PCF offers a higher level of control. However, it is less efficient because it spends time polling the devices to see if they have data to transmit.

Therefore, there is a need for a data communication system that is both efficient and that allows a high level of control among the transmitting devices.

SUMMARY OF THE INVENTION

The disadvantages of the prior art are overcome by the present invention which, in one aspect, is a method for a first client of a plurality of clients to transmit data to an access point via a shared medium network. A transmission schedule, which assigns transmission time slots to individual clients of the plurality of clients, is received from the access point. A collision avoidance scheme is performed to determine an offset amount of time to begin transmitting data. When the offset amount of time has expired, the first client senses if any of the plurality of clients is transmitting data on the network and executes the following steps: If a second client of the plurality of clients is transmitting data, then the first client sets a first time slot assigned to the second client on the transmission schedule as a starting time slot. The first client also tracks the transmission schedule and transmits data to the access point during the next time slot assigned to the first client after the starting time slot. If no other client is transmitting data, then the first client transmits data to the access point, sets the first time slot assigned to the first client as the starting time slot and tracks the transmission schedule and transmits data to the access point during the next time slot assigned to the first client after the starting time slot. The transmission schedule is tracked by the first client and the first client transmits data to the access point during each successive time slot assigned to the first client. When the current time slot has been assigned to the first client, the first client sets an offset time associated with the first client to zero, thereby causing the first client to begin transmitting data to the access point.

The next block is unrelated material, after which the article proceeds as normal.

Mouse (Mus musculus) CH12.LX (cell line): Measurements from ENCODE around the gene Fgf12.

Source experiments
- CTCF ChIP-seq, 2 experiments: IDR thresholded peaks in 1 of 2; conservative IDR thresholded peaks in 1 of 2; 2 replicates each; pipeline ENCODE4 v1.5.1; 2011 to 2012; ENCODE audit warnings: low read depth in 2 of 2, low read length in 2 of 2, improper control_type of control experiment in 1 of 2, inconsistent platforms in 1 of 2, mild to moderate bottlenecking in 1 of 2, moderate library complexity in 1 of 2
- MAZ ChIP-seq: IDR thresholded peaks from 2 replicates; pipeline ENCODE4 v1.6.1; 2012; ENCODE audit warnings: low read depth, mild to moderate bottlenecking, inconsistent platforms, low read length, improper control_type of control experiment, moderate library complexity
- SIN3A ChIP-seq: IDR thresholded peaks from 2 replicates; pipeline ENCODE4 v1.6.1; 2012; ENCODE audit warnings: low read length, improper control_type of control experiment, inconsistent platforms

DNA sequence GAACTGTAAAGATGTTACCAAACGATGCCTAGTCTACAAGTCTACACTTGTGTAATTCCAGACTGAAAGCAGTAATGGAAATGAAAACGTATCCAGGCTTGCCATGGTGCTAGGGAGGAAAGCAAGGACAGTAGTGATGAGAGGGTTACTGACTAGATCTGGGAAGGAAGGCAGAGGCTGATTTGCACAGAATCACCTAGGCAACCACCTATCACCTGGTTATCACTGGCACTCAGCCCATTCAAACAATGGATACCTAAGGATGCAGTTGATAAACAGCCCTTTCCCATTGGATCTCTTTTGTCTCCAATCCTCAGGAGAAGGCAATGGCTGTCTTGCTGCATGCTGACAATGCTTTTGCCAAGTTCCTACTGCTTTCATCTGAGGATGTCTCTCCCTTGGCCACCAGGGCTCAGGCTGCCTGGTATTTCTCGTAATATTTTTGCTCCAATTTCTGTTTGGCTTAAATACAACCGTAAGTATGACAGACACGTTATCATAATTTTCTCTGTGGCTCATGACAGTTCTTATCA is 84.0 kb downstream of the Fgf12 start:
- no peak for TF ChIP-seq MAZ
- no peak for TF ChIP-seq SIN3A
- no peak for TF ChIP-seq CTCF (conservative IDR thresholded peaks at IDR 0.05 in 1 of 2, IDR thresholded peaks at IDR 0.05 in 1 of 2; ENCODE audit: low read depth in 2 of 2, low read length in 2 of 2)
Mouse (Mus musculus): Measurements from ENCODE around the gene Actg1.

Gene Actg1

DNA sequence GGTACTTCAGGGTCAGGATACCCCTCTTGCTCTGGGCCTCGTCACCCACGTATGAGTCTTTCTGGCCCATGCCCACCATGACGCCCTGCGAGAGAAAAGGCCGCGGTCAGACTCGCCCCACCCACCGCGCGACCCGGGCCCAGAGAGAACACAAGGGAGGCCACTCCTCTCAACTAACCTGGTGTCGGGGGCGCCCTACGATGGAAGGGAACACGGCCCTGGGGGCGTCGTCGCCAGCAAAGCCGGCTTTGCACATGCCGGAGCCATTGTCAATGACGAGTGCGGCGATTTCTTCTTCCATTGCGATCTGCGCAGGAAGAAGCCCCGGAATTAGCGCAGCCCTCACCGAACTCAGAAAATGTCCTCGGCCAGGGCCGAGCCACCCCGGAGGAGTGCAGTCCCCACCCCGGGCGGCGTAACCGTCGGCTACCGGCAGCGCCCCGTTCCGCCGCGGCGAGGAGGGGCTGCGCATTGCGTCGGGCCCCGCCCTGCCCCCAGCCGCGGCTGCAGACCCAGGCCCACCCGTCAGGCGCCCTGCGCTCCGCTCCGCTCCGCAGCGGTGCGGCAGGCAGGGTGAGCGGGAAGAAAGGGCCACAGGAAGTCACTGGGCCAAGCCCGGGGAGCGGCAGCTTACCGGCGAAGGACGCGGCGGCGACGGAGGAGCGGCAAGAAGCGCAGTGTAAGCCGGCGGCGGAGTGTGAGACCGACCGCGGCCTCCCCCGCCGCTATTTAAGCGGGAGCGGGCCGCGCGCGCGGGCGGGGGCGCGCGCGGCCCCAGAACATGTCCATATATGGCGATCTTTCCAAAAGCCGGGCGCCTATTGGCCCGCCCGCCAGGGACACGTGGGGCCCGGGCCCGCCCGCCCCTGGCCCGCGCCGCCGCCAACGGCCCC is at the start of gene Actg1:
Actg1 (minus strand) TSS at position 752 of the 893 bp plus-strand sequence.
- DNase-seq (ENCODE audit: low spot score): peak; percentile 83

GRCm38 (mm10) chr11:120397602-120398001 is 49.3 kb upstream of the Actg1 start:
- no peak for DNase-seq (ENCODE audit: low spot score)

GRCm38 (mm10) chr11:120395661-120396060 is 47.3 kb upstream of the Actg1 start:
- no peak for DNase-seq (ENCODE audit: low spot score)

In another aspect, the invention is a method of controlling transmission from a plurality of clients to an access point via a shared medium network. The access point publishes a transmission schedule to each of the plurality of clients. The transmission schedule assigns transmission time slots to individual clients of the plurality of clients. Each client performs a collision avoidance scheme to determine which of the plurality of clients will be a first winning client of the plurality of clients. Data is transmitted from the winning client to the access point during a first time slot assigned to the winning client and each client sets a current time slot as a first time slot in the transmission schedule. During each next time slot subsequent to the first time slot assigned to the winning client, the client assigned to the next time slot is allowed to transmit data to the access point. Each client tracks the schedule and transmits data at a subsequent assigned time slot. When one of the clients detects that a current time slot is assigned to that one of the clients, that one of the clients sets its offset time to zero, thereby causing that one of the clients to begin transmitting data.